By Ismail Joosub, Legal Officer of Constitutional Programmes at the FW de Klerk Foundation, on 29/04/2024


In a significant move for South Africa’s legal landscape, the crime of defamation has been abolished. This marks a crucial development in the protection of free speech within the country. President Ramaphosa has assented to the Judicial Matters Amendment Act, 2023, repealing the common law crime of defamation (section 34(1)). This legislative change, while technical in nature, carries profound significance for journalists, civil society and the broader framework of free expression in South Africa.


What is criminal defamation?

Criminal defamation was a common law crime in South Africa until the President abolished it this year. (The Supreme Court of Appeal (“SCA”) had previously held that this crime was not inconsistent with the Constitution.)

Someone was guilty of the crime of defamation (and could be criminally prosecuted by the State for it), when they unlawfully and intentionally published something about someone else that injured that person’s reputation (i.e. their dignity, a right they are entitled to in terms of section 10 of the Constitution). (Note: A statement would not be unlawful if it was true and for the public benefit, or was, for example, a fair comment.)


Why was it abolished? 

International norms, such as those articulated in the Universal Declaration of Human Rights and the International Covenant on Civil and Political Rights, emphasise the importance of robust protections for freedom of expression.

In the memorandum to the Act, when it was tabled before Parliament as a Bill (i.e. a proposed law), the Department of Justice stated that, “Defamation is currently a criminal offence in the Republic and also forms the basis of delictual liability. The United Nations, as well as foreign authorities, have expressed concerns about the ‘chilling effect’ of such offences, especially on journalists and advocate for the abolition of such laws. There are well established civil remedies based on delict, in addition to the offence of crimen injuria.”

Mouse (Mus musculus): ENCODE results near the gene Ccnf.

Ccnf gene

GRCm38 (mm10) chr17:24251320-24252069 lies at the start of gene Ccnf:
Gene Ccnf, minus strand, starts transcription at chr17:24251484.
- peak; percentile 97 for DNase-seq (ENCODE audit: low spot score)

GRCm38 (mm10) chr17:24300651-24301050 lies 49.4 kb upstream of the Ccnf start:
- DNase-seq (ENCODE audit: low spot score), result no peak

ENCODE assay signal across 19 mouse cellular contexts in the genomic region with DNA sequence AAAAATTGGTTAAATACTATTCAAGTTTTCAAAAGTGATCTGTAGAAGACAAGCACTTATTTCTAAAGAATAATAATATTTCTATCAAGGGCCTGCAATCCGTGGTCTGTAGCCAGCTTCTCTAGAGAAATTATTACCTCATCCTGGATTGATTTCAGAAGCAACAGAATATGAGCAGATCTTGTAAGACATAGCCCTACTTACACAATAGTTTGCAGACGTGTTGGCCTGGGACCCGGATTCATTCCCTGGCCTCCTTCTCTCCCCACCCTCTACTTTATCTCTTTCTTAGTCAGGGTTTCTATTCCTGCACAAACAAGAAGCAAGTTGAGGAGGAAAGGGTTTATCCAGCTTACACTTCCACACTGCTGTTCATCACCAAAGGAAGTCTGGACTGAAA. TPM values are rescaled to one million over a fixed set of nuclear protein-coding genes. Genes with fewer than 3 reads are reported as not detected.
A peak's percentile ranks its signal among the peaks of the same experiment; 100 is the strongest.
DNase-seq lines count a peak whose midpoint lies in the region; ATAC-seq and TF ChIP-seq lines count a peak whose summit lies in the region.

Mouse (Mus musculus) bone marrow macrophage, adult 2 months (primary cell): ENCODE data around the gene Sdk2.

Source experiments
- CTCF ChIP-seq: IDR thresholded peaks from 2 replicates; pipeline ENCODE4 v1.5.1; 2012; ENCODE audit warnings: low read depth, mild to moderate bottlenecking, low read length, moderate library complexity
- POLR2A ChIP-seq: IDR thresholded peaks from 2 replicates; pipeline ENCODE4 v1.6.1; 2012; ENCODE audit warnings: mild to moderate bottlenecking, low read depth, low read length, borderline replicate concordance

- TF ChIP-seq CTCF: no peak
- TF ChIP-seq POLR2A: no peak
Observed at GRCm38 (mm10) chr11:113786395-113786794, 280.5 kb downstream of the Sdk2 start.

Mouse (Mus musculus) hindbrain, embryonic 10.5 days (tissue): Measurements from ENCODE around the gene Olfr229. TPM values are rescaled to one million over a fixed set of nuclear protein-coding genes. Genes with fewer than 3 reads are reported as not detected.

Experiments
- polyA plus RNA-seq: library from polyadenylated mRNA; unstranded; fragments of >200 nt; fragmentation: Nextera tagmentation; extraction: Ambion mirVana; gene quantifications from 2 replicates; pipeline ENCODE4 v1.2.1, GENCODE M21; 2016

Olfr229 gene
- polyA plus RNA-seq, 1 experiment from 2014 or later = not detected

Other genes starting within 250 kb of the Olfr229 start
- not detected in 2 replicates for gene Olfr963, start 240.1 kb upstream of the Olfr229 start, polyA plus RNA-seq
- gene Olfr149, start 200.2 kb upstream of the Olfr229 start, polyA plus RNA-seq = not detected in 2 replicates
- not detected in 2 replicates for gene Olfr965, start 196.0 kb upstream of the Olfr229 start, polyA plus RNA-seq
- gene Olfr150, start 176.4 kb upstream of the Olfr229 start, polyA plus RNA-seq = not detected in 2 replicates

What is unchanged?

It is important to note that civil remedies for defamation remain intact, as per section 34(2) of the Act. Thus, one can still be sued for defamation with remedies such as financial compensation, interdicts to prevent further publication, public apologies and legal costs orders available. 

It also does not affect other statutory crimes, such as the Electoral Act, 1998’s criminalisation of the publication of false or defamatory allegations in connection with an election in respect of a party, its candidates, representatives or members; or a candidate or that candidate’s representatives. Doing so can land the party’s guilty candidate in jail for up to 10 years (section 94 read with sections 97 and 98 of the Act). 


In conclusion:

We should celebrate the fact that the crime of defamation is being abolished, because being jailed for freedom of speech is a serious act in a democracy, with many arguing that it should only be reserved for the most extreme cases – such as, for example, propaganda for war (see section 16(2) of the Constitution) – not for damaging someone’s reputation. Many have viewed this as too steep an inroad into the right to freedom of expression to protect someone’s dignity.

The abolition of criminal defamation represents a departure from South Africa’s legacy of censorship etc. and underscores a commitment to upholding the fundamental right to freedom of expression (section 16 of the Constitution).

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